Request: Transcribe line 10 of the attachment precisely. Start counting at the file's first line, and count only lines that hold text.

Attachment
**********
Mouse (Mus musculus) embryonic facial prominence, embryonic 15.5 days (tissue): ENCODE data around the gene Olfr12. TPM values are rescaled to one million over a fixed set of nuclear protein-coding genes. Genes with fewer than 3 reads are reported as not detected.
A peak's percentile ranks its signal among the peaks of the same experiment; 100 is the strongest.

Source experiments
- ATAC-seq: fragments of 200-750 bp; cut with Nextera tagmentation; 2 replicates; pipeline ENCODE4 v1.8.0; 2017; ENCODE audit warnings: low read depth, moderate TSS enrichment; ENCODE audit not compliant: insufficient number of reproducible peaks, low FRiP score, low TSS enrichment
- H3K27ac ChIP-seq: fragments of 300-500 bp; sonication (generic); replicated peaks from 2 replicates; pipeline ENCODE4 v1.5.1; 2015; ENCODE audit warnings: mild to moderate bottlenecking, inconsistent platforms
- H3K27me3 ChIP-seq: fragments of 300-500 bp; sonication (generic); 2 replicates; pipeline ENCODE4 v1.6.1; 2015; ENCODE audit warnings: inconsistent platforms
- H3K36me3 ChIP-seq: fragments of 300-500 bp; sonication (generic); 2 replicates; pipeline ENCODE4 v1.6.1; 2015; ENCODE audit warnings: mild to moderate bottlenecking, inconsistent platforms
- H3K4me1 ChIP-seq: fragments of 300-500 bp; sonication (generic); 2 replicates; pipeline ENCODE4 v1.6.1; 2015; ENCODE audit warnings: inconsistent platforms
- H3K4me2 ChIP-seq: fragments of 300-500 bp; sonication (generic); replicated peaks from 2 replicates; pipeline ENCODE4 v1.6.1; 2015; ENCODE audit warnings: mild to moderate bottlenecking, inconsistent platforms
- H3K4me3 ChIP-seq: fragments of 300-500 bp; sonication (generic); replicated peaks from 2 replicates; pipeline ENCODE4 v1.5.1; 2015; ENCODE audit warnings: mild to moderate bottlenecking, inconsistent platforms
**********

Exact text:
- H3K4me3 ChIP-seq: fragments of 300-500 bp; sonication (generic); replicated peaks from 2 replicates; pipeline ENCODE4 v1.5.1; 2015; ENCODE audit warnings: mild to moderate bottlenecking, inconsistent platforms